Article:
The Cures Act is bipartisan legislation designed to help accelerate medical product development and bring new innovations and advances to patients who need them faster and more efficiently. It includes funding research, the FDA, and the opioid crisis. Notably, the Cures Act created new rules to encourage interoperability, prevent information blocking, and ensure patients can access their electronic health information.

The Cures Act will significantly impact how we manage electronic health information (EHI) and who can access and share patient information. This access and exchange will become more common among:

HIPAA entities:

  • providers  
  • payers

Non-HIPAA entities: 

  • personal health apps
  • mobile smartphone-based health apps 
  • related digital apps
  • any third parties that involve patients, providers, and payers
  •  

These rules cover more than just patients’ access to their information. The Cures Act will address all use cases where parties that exchange health information will be able to refer to rules to govern their requests for most uses of patient information, even if they are not directly participating in the process. Denying appropriate access, use, or sharing of EHI may result in the new information-blocking rules. Today, these rules act as a deterrent but will soon lead to direct penalties.

The interoperability and information blocking rules require the largest investment for providers and practices. Correct data sharing processes are essential for compliance as they cannot create unreasonable barriers to accessing, sharing, and using EHI. All electronic health record (EHR) interoperability features must be enabled and up-to-date.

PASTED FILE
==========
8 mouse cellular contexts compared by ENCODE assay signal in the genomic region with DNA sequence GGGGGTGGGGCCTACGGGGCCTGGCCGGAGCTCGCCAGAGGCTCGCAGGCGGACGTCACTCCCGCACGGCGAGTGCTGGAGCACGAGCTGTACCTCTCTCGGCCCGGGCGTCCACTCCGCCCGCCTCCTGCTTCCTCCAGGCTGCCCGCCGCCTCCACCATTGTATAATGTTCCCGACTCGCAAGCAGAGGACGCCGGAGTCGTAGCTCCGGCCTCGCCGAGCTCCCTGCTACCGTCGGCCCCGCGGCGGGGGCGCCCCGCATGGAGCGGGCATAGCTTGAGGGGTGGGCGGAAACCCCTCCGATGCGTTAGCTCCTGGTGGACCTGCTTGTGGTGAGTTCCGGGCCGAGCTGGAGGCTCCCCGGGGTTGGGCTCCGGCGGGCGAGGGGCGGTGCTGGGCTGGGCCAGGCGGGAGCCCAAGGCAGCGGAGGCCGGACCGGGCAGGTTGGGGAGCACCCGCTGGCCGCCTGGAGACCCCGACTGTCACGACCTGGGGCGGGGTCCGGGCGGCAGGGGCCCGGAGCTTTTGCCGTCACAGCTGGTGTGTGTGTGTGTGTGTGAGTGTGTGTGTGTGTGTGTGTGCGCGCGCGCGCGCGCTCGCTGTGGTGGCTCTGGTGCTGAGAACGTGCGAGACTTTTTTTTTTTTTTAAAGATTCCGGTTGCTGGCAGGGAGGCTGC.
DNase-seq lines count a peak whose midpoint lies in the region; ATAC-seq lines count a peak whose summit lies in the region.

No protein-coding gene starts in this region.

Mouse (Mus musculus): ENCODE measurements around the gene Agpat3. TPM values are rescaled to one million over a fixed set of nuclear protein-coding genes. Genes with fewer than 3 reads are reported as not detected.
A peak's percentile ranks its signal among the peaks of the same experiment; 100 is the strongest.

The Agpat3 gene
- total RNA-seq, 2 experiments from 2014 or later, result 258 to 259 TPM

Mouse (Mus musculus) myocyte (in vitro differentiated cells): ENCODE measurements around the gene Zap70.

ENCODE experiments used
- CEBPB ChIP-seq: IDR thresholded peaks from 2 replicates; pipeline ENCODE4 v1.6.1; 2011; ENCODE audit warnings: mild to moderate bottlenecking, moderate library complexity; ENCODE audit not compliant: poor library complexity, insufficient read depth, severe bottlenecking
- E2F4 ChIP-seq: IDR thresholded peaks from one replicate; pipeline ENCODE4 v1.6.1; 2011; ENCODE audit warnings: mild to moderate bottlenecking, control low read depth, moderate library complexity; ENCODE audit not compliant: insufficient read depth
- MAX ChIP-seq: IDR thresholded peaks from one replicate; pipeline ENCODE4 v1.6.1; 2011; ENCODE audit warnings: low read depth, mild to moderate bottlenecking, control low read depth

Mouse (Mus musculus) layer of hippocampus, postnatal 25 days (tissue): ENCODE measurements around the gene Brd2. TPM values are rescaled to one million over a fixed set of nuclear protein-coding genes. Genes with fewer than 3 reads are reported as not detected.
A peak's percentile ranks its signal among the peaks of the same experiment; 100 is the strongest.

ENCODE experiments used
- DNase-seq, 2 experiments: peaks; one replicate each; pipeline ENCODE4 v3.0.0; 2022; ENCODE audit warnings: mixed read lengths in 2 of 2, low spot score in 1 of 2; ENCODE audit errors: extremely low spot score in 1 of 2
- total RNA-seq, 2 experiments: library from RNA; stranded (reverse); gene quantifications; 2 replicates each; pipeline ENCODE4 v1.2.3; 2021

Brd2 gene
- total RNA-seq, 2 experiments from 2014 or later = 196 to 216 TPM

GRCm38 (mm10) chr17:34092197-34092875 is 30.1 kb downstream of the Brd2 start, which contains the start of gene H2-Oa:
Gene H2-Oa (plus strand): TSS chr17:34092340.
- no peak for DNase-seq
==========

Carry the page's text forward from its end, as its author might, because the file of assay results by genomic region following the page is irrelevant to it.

Sharing data with your patients and other practices can help you improve outcomes and quality of care. Providing patients with easy access to their EHI can increase satisfaction and involve patients in their care. Seamlessly sharing data with other providers can also improve diagnosis, treatment planning, and outcomes. Complying with the new information blocking rules may require some up-front investment, but the result should be better, more coordinated care.

AIDA is ready to help you leverage the benefits of Certified Electronic Health Record Technology (CEHRT) and comply with the Cures Act the easy way. AIDA enables better patient health outcomes with innovative care transition technology. See what our team can do for your organization by scheduling your demo here.

  • Supports electronic transitions of care, closes referral loops, and gives hospitals straightforward and secure access to their patients’ records for outside organizations.
  • Makes getting patients’ personal health information less time-consuming and tedious for all involved parties while maintaining confidentiality.
  • Enables the use of Application Programming Interfaces (APIs) to help hospitals access and exchange health information in CEHRT more easily.
  • Enables electronic access to health information through advanced and secure technologies, including APIs, which provide patients with greater flexibility and choice in accessing and sharing their health information.